Overcoming Our Negative Reputation: Evaluation Becomes Known as a Helping Profession
Community and Global Health (CGU)
Policy Design, Analysis, and Evaluation
If I were to suddenly awaken in the year 2010, how would I describe the field of evaluation as I would like it to be? This is one of the main questions asked by the organizers of this special issue. I have come to believe it is an interesting and important question for us to ponder at this time. It has caused me considerable reflection and stimulated a stream of futuristic thoughts about our field. As I cull my musings, I see principle themes on evaluation theory, methods, ethics, professional issues and the like. I have decided to resist the strong temptation to take up one of those central topics one more time in this context. Rather, I see this volume as an opportunity to explore an issue that has bothered me for some time, and that seems particularly troublesome for some of my students who are about to embark upon a career in evaluation in the 21st century. The issue to which I am referring is the negative reputation of evaluators outside of our profession. After exploring this issue in some detail, I will share my vision of a picture-perfect future for evaluation in 2010—Evaluation Becomes Known as a Helping Profession.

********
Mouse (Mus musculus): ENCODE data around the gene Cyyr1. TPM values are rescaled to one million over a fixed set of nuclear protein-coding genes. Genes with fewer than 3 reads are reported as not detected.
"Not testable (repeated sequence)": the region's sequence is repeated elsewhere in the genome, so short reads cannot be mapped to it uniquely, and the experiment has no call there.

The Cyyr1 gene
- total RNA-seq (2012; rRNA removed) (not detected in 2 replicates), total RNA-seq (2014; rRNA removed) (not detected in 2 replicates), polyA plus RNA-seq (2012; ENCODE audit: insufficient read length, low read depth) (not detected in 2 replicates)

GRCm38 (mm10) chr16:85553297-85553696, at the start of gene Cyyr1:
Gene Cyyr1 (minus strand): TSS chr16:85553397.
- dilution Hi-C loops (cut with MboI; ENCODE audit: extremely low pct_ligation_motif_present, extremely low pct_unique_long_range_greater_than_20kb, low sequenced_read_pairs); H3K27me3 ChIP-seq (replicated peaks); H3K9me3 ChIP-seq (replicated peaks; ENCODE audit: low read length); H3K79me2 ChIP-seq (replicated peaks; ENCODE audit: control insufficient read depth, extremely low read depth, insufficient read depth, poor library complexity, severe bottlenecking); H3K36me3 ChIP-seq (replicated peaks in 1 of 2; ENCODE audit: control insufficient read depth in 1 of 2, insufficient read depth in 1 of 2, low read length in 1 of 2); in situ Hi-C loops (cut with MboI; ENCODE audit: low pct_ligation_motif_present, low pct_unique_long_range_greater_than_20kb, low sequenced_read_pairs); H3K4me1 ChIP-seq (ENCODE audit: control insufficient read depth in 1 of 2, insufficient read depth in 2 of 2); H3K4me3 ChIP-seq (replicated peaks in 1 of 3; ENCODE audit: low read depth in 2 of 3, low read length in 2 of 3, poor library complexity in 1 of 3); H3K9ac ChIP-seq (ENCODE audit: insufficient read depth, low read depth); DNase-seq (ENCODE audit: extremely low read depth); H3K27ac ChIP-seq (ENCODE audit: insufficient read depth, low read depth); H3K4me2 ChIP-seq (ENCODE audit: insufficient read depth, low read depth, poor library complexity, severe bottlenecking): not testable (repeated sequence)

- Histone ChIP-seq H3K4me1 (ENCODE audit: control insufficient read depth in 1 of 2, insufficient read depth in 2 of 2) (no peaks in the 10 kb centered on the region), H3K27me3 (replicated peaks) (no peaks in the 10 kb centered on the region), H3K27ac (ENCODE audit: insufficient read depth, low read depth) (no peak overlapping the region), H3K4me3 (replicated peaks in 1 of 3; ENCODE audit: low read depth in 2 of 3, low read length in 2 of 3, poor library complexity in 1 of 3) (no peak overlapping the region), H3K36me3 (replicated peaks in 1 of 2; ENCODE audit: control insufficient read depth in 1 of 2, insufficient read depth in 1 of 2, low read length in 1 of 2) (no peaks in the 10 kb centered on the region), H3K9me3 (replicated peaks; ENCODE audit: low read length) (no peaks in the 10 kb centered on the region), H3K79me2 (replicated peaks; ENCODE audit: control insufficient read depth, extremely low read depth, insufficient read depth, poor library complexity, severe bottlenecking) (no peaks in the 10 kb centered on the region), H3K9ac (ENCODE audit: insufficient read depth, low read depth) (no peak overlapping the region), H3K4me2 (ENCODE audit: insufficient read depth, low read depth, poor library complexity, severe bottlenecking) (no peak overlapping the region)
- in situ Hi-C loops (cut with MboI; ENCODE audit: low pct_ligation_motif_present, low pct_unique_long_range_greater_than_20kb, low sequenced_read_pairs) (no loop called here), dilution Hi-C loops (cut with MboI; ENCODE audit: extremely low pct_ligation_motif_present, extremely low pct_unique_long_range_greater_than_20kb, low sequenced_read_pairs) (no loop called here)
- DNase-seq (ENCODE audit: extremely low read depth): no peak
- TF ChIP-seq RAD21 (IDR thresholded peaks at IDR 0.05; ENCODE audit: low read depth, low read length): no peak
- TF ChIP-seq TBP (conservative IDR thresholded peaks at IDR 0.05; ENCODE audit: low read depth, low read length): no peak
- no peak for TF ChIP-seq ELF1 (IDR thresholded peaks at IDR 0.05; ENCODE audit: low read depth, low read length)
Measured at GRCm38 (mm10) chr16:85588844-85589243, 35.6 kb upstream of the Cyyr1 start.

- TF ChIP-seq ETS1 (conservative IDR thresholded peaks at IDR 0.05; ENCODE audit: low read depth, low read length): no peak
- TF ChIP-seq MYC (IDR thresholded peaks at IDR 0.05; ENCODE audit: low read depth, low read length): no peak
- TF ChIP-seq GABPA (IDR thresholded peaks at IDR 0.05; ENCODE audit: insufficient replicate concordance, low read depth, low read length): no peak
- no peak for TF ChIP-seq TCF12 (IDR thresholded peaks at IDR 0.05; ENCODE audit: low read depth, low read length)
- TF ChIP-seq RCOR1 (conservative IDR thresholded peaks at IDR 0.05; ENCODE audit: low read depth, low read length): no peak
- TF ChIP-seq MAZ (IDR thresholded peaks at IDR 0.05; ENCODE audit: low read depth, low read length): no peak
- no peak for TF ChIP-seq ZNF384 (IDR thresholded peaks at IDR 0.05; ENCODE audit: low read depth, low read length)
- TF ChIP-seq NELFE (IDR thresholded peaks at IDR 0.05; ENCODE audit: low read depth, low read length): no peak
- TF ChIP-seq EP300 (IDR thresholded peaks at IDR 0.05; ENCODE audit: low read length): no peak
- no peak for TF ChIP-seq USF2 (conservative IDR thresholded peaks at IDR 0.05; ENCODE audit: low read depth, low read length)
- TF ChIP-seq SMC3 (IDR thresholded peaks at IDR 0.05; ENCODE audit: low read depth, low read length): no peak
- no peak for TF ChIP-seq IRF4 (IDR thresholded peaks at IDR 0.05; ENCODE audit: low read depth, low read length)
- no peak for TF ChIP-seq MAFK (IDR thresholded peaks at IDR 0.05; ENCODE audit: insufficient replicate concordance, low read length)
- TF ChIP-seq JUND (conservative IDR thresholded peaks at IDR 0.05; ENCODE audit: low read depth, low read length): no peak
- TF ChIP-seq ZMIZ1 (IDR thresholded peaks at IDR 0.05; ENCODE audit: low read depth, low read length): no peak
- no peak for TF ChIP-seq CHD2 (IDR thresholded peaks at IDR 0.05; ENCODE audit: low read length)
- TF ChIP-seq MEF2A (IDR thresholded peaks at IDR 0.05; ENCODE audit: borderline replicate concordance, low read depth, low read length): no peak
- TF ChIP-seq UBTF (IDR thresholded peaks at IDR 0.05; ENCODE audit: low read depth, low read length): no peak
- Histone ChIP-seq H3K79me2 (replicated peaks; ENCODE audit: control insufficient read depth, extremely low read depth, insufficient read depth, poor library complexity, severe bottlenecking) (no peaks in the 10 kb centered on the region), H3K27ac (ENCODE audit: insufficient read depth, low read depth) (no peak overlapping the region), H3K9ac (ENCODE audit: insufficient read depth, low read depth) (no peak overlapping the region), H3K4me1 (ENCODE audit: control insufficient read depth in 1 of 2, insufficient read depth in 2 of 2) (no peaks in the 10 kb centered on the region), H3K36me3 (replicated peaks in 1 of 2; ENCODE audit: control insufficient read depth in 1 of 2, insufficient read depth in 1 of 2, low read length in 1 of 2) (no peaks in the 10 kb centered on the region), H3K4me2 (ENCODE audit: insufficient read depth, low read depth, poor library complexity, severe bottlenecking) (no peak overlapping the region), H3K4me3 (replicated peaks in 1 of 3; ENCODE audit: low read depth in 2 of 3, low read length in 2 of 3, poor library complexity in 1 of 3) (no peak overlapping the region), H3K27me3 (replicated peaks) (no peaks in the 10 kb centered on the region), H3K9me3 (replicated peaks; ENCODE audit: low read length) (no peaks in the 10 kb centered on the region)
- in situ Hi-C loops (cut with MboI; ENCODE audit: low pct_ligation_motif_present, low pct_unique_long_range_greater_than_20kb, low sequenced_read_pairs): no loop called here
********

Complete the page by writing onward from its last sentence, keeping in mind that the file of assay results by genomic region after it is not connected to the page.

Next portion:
© 2001 American Evaluation Association
Donaldson, S. I. (2001). Overcoming our negative reputation: Evaluation becomes known as a helping profession. American Journal of Evaluation, 22(3), 355-361.